Coastal forest disturbance ecology (Gedan Lab, GWU)
Two positions are available on this project.
Coastal forest trees are being killed by storm surge and groundwater salinization. As trees die off and marsh species move in, dead tree snags remain as a ghost forest. Scientists at the VCR are studying this process and the proximal controls on vegetation change in the marsh-forest boundary, in preparation for a large-scale forest disturbance experiment. We are looking for assistance in gathering baseline data on coastal forest plots that are experiencing these changes. We expect to see pine regeneration cease and adult tree stress and mortality across a gradient in saltwater exposure. As trees die, we believe that light availability changes and becomes sufficient first for shrubs, followed by marsh grasses. We are also interested in colonization and spread of the invasive species Phragmites australis within this transition zone. The student researcher will assist with data collection on measures of forest health, including tree and shrub censuses, vegetation monitoring plots, seedling counts, and litter trap sampling. By collaborating with several PIs involved in the experiment (Gedan, Kirwan, Fagherazzi, Johnson), the student will gain exposure to and skills in plant community ecology, insect ecology, geomorphology, and hydrology during the summer. Applicants should have completed a course in introductory biology, have comfort with Excel, and be comfortable being outdoors in summertime conditions. The REU student must be able to stay until early to mid-August, when the last round of plant community data will be collected. Student will be supervised by Keryn Gedan.
Carbon stock variability in seagrass meadows (McGlathery Lab, UVA)
The Virginia Coast Reserve is home to some of the most pristine coastal waters on the Eastern Seaboard and the largest successful seagrass restoration in the world, making it a unique place for studying seagrass ecology. Our research focuses on connectivity, spatial variation, and resilience of seagrass meadows, as well as their role as “blue carbon” ecosystems (i.e. long-term carbon sinks). This REU project will build on our current research investigating the drivers of seagrass carbon stock variability across spatial scales. The successful REU candidate will be mentored by Dr. Karen McGlathery and Dr. Carolyn Ewers Lewis (UVA), and will participate in both field and laboratory work. We are seeking a candidate who is interested in pursuing a career in marine ecology, hardworking, detail-oriented, self-motivated, and can work both independently and as part of a team. The candidate should also be comfortable working on boats, wading in shallow waters, handling marine specimen (e.g. sediments, seagrass plants), and using laboratory equipment (for which we will provide training).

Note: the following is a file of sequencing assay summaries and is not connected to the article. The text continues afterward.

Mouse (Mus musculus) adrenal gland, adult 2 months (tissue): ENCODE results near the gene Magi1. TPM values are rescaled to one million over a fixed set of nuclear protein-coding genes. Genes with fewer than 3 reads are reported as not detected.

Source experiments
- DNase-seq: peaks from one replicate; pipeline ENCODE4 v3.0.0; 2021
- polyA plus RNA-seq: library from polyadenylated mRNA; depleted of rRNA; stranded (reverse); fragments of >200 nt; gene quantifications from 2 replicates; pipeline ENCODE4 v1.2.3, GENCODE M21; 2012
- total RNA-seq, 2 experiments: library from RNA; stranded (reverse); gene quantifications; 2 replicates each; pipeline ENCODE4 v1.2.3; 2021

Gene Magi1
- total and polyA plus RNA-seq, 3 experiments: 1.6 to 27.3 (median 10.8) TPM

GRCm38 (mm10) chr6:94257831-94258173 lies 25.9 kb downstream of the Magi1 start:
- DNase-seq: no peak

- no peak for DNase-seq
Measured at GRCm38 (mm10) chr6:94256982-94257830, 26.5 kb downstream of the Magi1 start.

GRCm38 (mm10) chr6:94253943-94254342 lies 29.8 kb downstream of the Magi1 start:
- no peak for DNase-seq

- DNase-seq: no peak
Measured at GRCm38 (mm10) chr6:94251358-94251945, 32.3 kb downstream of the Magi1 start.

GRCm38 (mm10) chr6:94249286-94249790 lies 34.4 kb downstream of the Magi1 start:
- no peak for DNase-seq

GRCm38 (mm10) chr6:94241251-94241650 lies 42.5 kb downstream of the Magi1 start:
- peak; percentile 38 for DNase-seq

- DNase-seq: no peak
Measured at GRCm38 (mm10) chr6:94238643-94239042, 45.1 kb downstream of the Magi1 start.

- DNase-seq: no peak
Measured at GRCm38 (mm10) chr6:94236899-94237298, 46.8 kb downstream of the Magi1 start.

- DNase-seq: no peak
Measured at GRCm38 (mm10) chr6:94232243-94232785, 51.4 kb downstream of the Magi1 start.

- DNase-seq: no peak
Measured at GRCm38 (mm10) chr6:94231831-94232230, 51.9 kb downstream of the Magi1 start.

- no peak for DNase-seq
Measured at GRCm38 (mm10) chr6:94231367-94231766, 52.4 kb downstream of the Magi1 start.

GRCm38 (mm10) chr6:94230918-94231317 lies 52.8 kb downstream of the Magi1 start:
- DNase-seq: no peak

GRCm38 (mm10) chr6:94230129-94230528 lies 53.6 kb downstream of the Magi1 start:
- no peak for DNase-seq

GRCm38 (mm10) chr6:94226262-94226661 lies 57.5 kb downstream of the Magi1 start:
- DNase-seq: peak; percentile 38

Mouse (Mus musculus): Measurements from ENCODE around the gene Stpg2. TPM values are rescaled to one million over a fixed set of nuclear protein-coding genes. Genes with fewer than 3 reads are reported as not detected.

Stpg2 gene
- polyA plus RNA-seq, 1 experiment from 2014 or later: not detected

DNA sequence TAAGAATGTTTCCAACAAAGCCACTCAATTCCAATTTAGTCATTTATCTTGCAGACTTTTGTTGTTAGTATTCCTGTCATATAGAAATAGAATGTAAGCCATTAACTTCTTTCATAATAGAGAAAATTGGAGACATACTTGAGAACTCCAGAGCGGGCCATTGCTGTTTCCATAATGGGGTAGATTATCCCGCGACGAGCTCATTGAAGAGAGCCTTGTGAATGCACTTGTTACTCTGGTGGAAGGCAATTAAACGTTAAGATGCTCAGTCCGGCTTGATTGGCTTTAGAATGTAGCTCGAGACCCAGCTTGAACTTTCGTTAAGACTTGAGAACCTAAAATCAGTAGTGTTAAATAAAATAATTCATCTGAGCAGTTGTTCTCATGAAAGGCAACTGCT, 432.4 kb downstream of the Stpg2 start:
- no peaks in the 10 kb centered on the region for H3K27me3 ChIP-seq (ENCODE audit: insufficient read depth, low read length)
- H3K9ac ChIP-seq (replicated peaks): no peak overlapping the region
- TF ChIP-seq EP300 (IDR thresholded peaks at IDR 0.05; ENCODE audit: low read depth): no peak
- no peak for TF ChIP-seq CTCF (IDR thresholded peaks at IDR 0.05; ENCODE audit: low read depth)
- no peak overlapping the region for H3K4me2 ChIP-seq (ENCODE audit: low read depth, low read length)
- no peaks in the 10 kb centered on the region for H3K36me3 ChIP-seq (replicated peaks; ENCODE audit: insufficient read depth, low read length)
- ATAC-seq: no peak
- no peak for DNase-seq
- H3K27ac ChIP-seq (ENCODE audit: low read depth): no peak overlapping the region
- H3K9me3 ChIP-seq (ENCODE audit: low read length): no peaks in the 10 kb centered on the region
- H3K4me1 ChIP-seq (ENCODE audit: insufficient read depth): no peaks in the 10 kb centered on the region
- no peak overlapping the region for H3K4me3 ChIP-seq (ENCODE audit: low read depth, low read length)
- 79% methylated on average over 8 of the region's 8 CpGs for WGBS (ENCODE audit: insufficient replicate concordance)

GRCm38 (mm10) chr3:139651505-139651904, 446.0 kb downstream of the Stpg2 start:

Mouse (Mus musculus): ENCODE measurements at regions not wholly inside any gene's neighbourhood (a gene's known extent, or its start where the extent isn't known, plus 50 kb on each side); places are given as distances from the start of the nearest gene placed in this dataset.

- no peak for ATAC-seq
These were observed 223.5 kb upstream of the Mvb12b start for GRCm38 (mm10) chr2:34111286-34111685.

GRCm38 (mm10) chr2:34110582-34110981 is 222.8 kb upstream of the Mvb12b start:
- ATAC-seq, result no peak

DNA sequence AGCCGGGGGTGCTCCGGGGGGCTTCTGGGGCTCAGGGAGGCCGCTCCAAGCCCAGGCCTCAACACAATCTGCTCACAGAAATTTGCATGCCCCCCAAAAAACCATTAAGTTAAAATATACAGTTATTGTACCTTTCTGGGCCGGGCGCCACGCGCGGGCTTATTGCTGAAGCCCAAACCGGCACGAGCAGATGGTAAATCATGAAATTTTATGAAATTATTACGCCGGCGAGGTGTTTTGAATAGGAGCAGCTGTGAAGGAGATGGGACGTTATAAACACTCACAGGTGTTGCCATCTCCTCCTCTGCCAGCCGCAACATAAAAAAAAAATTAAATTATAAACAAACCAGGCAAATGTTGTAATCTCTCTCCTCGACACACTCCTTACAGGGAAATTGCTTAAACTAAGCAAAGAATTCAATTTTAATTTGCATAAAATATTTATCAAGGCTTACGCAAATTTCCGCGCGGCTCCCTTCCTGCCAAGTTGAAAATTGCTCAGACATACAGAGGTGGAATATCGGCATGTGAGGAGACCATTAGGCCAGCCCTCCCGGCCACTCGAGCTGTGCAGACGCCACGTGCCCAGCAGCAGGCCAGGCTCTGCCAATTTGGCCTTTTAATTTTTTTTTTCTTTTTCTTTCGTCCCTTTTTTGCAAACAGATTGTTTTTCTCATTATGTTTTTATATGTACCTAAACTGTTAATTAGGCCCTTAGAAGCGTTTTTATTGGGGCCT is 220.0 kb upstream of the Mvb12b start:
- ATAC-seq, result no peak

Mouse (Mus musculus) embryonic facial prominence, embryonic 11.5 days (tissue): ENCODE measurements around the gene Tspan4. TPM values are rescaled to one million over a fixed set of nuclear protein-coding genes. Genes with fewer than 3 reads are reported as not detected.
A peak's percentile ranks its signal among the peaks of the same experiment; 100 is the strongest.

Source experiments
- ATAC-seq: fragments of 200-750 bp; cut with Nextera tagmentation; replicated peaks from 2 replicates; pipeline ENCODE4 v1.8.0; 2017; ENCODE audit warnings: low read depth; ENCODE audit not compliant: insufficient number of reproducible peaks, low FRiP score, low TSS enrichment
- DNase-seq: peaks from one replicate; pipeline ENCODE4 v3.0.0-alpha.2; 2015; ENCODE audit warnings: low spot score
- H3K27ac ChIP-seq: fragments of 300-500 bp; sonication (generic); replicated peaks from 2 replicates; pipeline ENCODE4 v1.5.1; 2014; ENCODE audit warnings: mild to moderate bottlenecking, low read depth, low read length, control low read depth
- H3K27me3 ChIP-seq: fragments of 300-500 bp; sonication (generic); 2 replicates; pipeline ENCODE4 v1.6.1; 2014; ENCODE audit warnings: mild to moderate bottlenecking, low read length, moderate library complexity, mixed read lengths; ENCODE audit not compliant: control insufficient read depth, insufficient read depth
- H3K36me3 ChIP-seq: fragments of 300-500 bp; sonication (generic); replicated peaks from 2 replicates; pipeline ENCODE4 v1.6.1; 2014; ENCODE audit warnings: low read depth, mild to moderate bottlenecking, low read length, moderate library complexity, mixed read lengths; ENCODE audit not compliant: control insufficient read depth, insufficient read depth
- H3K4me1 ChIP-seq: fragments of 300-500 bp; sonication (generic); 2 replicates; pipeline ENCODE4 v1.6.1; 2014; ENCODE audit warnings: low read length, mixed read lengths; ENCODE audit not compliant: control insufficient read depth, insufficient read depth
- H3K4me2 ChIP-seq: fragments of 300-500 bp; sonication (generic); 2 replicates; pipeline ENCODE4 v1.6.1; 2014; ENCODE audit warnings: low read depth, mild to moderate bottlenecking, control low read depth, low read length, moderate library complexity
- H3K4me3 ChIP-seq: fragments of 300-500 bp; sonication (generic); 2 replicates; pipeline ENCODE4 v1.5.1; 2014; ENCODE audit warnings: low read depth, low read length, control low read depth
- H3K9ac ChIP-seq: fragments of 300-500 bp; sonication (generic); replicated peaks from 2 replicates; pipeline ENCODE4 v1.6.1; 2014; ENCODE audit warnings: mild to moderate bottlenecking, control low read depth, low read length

Plant response to overwash burial on barrier islands (Zinnert Lab, VCU)
Because of the tight coupling of island ecological processes and oceanic and atmospheric drivers of disturbance (e.g. hurricanes, nor’easters, sea level rise), barrier islands are at the forefront of global climate change. Barrier islands respond to long term presses, like sea level rise, by “rolling over” (i.e. landward migration of an island) often through sediment transport onto the back-barrier marsh platform via overwash. Overwash occurs during storm events when waves and surge breach the foredune, washing sediment and saltwater into the swales and island interior. Ammophila breviligulata and Spartina patens are the two most common dune-building grasses along the Virginia barrier islands, also occurring in the island interior. Their ability to respond to burial is important in the recovery following overwash. We have established a field experiment in the island interior, where overwash would occur. Plots with equal cover of A. breviligulata and S. patens were established with plants surrounded by 20 L plastic buckets with a 30 cm diameter to contain sand. Treatments consist of five burial levels (0, 15, 30, 45, and 60 cm) in which shoreline sand was applied to replicate a natural burial disturbance from overwash. The REU student will take help with the deconstruction of this experiment. Measurements of aboveground percent cover, stem number, and plant height will be made. All biomass (aboveground, within the sand column, and below the original soil line) will be quantified and partitioned into leaf, stem, roots, rhizomes. These data will be used in a model of barrier island evolution that incorporates species characteristics. Students will work closely with members of the VCU Coastal Plant Ecology Lab (CPEL). The preferred applicant will be capable of and willing to tolerate sometimes challenging field conditions, including biting insects and prolonged exposure to high temperatures and sun.